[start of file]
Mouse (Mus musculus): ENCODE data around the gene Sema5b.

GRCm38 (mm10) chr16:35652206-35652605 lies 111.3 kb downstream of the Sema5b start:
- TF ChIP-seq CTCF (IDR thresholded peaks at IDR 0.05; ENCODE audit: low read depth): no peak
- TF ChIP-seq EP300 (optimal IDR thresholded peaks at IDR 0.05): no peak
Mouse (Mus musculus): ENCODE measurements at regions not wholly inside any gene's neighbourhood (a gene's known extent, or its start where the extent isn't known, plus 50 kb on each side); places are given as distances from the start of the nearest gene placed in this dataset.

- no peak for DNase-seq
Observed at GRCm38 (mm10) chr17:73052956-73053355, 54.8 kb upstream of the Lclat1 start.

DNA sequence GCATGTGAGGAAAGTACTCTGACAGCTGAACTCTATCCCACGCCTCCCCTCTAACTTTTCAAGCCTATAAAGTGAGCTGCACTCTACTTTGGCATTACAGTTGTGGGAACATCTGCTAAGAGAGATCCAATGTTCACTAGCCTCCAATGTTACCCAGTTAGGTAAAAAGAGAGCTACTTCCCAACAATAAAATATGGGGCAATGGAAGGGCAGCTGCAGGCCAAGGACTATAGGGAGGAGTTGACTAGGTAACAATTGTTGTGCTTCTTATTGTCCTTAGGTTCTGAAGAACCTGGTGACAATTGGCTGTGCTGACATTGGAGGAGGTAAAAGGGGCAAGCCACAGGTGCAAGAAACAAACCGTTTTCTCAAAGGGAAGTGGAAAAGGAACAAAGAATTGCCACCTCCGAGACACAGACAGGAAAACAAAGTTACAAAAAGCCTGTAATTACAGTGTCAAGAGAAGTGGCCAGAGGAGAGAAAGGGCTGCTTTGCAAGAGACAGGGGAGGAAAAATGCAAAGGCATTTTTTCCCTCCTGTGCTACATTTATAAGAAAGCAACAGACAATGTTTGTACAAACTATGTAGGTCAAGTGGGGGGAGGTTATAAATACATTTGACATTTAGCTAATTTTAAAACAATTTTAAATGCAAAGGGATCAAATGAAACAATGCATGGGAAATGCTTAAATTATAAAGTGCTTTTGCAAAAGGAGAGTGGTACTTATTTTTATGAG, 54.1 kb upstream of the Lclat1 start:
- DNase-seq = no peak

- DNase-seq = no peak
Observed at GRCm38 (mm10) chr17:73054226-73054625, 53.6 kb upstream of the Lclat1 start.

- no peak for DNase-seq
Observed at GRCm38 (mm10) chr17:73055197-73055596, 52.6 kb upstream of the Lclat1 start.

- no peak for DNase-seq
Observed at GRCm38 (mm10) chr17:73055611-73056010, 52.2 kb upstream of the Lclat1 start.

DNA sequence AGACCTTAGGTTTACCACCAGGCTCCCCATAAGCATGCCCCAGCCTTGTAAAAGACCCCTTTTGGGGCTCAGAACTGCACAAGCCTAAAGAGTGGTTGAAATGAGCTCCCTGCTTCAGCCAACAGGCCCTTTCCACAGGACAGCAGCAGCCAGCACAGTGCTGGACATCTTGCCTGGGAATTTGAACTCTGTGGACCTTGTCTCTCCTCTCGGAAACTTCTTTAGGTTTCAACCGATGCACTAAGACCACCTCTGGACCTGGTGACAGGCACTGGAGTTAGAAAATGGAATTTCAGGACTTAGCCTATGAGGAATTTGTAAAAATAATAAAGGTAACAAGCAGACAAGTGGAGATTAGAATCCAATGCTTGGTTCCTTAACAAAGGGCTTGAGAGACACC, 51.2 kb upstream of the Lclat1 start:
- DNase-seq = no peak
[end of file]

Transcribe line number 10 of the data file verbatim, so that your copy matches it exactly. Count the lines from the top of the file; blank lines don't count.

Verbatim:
- DNase-seq = no peak